“Dubai was not as strict as it is now,” he told ABC News. “I was still allowed to go to a French school. Because I was young I had a little bit more freedom. I was able to go to the tennis club, to the hotels, but I always had to have somebody with me.”

He says he grew close to Shamsa and her older sister Maitha, who “spent a lot of time together as a family.”

“It was fun in some ways because we had everything that we wanted. But I wasn’t happy because there was a lot of things I was not allowed to do also,” he said.

He says he was not allowed to bring friends to the palace for instance, and as he grew older he found life far more restrictive, and left for the U.K. He continued to visit, however, and although life was “very privileged,” visits from palace to palace meant life was “very much indoors.”

“There was hardly any freedom,” he said.

On Sept. 16, 1999, when Shamsa was 18, Essabri, who was still Fatima at the time, says he received a letter from Shamsa expressing her yearning to escape, but says he did not realize the situation was that dire.

Twenty years later, activists told Essabri what they believe happened to her, although the circumstances are under investigation.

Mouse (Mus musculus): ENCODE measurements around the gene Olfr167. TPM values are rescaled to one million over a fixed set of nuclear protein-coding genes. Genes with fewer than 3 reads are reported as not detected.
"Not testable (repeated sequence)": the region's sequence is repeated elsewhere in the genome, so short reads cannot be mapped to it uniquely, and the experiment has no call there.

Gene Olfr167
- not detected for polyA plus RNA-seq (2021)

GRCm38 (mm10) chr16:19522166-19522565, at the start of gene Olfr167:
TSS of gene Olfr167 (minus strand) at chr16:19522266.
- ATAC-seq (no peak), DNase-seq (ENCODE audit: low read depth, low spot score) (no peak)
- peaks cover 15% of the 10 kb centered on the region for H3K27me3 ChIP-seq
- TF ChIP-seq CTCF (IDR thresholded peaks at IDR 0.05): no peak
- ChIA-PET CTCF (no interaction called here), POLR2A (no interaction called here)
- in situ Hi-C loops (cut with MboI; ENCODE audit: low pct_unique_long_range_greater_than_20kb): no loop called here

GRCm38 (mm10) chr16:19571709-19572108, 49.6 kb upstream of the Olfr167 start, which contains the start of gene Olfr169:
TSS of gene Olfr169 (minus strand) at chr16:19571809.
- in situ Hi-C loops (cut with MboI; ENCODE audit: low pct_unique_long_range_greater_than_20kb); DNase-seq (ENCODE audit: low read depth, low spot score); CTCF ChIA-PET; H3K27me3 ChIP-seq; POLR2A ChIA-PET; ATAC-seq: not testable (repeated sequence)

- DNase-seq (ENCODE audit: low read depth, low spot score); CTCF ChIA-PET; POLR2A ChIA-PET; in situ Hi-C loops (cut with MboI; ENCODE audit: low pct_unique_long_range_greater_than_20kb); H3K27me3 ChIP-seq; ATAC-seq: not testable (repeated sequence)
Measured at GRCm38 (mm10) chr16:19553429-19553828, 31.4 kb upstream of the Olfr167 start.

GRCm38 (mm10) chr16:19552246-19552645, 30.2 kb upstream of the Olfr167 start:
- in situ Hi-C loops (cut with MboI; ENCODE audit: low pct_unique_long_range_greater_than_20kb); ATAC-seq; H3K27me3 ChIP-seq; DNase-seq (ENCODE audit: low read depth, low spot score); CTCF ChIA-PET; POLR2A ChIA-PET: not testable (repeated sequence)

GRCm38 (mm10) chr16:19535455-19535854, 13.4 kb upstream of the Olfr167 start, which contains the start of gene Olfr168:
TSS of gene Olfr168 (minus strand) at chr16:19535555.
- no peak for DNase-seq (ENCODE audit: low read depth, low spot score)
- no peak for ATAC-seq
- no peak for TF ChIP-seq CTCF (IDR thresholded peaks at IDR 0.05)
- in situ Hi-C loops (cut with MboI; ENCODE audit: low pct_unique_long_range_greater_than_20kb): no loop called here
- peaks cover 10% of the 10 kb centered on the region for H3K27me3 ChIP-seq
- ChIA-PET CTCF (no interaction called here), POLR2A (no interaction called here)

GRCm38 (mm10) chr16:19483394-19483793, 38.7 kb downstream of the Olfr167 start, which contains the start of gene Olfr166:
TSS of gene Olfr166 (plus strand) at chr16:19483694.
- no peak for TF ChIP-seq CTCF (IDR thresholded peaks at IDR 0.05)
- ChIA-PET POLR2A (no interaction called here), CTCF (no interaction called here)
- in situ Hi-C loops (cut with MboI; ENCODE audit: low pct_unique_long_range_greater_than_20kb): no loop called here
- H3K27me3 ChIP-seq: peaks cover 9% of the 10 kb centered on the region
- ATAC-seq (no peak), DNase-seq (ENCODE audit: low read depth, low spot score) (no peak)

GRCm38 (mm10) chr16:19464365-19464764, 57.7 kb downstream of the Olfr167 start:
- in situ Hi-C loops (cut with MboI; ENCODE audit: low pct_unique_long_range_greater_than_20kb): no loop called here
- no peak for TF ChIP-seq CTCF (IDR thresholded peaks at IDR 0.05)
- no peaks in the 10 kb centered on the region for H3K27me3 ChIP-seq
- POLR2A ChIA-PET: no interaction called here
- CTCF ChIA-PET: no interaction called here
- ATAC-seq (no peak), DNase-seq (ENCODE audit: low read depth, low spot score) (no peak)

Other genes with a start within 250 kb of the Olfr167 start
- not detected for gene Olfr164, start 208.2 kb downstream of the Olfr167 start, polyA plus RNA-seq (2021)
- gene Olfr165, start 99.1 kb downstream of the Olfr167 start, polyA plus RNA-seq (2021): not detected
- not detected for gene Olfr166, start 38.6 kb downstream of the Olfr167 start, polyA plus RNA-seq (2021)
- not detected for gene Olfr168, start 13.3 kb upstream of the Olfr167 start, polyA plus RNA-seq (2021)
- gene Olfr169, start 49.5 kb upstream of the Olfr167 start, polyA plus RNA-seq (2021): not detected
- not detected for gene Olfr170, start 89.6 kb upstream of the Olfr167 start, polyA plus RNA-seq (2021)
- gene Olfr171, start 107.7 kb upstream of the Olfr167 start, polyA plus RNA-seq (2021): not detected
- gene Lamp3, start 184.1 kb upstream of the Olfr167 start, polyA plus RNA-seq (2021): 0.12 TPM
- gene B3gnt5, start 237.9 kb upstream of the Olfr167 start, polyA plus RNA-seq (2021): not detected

On a visit to one of the Sheikh’s countryside estates in the U.K. in the year 2000 a person claiming to be Shamsa told British police that she fled the family and was allegedly recaptured by agents working for the Sheikh, according to The Guardian. The person reportedly claimed she had been forcefully returned to Dubai, and hasn’t been seen in public since.

And David Haigh and Essabri, who are part of the Free Latifa campaign, are hoping that his account could play a part in securing the release of his younger cousin, Latifa, who they believe has suffered a similar fate.

Princess Latifa

Tiina Jauhiainen, a Finnish national, says she grew close to Latifa after she was asked to give the princess capoeira classes in 2010.

“It was only after several months that I got to know her,” Jauhiainen told ABC News. “She’s an extremely private person. She came across very reserved, shy. But it was only after we started skydiving together at the end of 2013 that I really became close friends with her. And then she opened up to me about her and her life.”

Latifa told Jauhiainen that she had tried to escape in 2000, but was recaptured and imprisoned, and tortured by the Dubai authorities during a 3 1/2 year period in prison, her friend told ABC News.

“It sounded like complete inhumane treatment. Now, when she told me about it, I started crying,” she said.

Latifa herself addressed those claims in a video publicly released after her recapture in March 2018, saying she had been imprisoned for three years and tortured after the previous escape attempt.

When she was brought back home after the first attempt, Latifa had grown distrusting, quiet and insulated, and spent most of her time with animals, Jauhiainen said.

But in 2017, emboldened by their friendship, Jauhiainen says, Latifa approached her friend with a plan to escape. The initial plan, which was subsequently deemed too dangerous, involved Latifa scuba diving to reach an escape boat. Footage said to be of her practicing in an indoor swimming pool the Dubai palace was shared with ABC News.